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One of the crucial steps in growing trees from seeds is preparing the seed before planting. Choose a species that will be effective for the job at hand. The banana seeds should be put in a bowl with warm water covering them to start germination; as the water cools, replace it with warm water. Keep the seeds in warm water for 24 to 48 hours to break their dormancy.

Softening the seed coat enables the embryo to sprout more quickly and easily. Don’t worry if all you find are smaller banana seeds; banana seeds come in a range of sizes. To prevent overcrowding and the herb from ever-growing, try to avoid scattering multiple seeds throughout the same area.

  • Preparing the Environment
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While the seeds grow in the water, create the ideal outdoor space for the tree. Either a portable flower pot that can be moved inside and out and always kept warm or a bed in a particularly sunny area. Prepare the container and fill it with potting soil greatly enriched with 40% organic compost to create the ideal environment for banana growth.

Banana seeds that are not dormant can remain in the wild for a number of years while they wait for the proper soil temperature to indicate that it is time for germination. Successful germination depends on the soil temperature fluctuating, even though the mechanism by which seeds perceive temperature is still not fully understood.

Use a heating mat or a heat lamp to increase the soil’s temperature before you plant it in your garden for a few hours each day. Let the soil cool to a minimum temperature of 60°F. The harsh winters that are typical in colder climates won’t be able to survive this herb because it is not hardy. Don’t forget to give the bananas some time to adjust to the indoor environment and keep the soil moist during the transplant.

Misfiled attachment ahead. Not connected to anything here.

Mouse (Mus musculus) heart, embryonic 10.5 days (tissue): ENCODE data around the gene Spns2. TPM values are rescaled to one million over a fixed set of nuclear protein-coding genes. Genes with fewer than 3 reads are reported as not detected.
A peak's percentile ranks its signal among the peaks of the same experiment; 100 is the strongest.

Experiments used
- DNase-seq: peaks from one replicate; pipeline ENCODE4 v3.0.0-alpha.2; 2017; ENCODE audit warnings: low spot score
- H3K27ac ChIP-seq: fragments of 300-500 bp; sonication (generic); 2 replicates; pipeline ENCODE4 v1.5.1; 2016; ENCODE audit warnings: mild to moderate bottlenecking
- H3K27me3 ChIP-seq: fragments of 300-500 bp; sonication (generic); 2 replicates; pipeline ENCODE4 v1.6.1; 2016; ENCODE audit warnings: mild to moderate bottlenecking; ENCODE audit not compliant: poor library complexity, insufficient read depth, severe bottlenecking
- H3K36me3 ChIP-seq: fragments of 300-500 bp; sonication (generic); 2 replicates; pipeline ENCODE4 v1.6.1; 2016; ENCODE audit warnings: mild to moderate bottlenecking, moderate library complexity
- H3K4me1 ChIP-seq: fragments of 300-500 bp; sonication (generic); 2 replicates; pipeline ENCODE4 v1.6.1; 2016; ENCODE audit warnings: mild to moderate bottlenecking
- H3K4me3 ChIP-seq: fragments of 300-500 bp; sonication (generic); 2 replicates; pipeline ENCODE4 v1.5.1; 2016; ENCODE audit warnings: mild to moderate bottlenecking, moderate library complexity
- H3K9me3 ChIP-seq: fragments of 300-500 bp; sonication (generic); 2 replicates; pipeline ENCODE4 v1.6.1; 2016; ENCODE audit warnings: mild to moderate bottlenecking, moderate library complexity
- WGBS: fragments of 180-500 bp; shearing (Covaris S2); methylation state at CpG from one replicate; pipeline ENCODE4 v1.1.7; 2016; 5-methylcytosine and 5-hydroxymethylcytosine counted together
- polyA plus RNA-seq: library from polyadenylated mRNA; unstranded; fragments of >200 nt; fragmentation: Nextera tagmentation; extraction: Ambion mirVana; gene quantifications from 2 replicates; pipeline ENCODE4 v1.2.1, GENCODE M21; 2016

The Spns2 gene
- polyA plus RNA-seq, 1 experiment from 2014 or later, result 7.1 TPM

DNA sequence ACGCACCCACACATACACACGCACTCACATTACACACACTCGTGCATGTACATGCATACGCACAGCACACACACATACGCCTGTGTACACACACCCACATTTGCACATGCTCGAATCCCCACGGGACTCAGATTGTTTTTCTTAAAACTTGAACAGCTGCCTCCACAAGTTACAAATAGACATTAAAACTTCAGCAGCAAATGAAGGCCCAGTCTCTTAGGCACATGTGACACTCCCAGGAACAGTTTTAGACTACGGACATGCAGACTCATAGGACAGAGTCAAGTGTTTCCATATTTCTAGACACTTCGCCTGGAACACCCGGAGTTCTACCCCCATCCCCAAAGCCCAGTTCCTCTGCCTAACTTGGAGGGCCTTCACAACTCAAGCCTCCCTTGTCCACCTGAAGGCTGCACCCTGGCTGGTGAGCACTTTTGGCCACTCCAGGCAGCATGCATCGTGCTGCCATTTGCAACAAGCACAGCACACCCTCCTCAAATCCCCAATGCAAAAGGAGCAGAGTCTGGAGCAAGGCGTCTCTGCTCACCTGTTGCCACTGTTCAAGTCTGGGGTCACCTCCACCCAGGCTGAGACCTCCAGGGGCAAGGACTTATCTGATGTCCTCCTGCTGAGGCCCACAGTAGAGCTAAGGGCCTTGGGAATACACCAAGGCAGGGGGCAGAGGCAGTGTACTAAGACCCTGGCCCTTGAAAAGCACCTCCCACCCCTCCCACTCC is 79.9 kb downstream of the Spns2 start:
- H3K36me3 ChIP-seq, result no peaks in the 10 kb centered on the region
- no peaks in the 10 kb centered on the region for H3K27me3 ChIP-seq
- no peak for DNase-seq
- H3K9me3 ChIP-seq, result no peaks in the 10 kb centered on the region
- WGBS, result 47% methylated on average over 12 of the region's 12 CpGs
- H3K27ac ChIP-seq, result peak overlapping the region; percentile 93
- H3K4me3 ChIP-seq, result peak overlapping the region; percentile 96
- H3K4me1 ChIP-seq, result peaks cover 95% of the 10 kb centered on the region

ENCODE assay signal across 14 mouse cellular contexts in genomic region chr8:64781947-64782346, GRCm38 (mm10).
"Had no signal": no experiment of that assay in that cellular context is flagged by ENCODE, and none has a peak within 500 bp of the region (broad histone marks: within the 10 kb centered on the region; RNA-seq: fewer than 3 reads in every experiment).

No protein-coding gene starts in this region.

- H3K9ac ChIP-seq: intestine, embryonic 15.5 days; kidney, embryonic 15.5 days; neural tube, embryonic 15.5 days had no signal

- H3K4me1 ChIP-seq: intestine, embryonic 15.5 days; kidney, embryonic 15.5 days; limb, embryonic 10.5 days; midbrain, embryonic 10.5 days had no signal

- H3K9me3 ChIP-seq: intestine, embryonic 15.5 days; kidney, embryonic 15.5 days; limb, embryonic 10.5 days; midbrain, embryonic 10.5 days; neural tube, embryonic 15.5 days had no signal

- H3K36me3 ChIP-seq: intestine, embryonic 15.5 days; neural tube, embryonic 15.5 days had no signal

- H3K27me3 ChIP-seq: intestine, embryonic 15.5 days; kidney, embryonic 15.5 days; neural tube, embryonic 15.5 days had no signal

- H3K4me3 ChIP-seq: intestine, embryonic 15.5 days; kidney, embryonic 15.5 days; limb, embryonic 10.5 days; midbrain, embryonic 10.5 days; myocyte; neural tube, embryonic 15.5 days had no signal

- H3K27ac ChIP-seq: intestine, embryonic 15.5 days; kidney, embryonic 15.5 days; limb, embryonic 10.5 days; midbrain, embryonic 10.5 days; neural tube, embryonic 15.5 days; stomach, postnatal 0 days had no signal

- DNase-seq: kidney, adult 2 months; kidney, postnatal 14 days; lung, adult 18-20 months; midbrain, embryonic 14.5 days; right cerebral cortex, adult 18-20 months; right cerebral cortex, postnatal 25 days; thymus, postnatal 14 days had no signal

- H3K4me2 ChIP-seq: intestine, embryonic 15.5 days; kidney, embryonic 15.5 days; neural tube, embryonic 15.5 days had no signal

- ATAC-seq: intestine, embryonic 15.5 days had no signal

• Planting the Seeds
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If necessary, you can plant the seed in a pot for the first week or two, but you should try to plant the seeds directly outside into permeable soil. After the seeds have been soaked, please bring them to the planting area and bury them in the ground 1/4 inch deep. Cover the soil after adding more compost.

After that, watering the area ensures the soil is damp but not soaked. To properly adjust levels, invest in high-quality fertilizer after a test to determine the pH of the soil. The ideal pH range for banana trees is between 5.5 and 6.5. Space your banana seedlings about 2 meters apart to avoid crowding and blocking a plant’s exposure to the sun.

  • Maintain an Optimal Growth Environment

Following the planting of the banana seeds, keep the soil moist for at least two weeks. This promotes the plant’s growth and raises the possibility that it will keep growing well and robustly. Do some research on your seed to keep the right ratio. Depending on the type of banana, it may only need 5 hours of warm temperatures or as much as 19 hours of cool temperatures. Enough water should be added to the tray to keep the soil damp but not soggy.

Keep the area moist as the seed settles in and begins to germinate, being careful not to drown it. The seed may rot in excessively wet soil. Because bananas need a lot of potassium to form strong roots, you might want to think about making your organic compost from a combination of different household waste materials. This needs to be dispersed equally throughout the garden’s space occupied by the tree.

  • Patiently Waiting
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Banana seeds cannot be rushed into germination. Waiting for your banana seeds to germinate is the phase that can be the most unpredictable. Depending on the variety, seed germination can take anywhere from two to three weeks to two or more months. So, while you wait, be patient and pay close attention to the soil’s temperature and moisture level.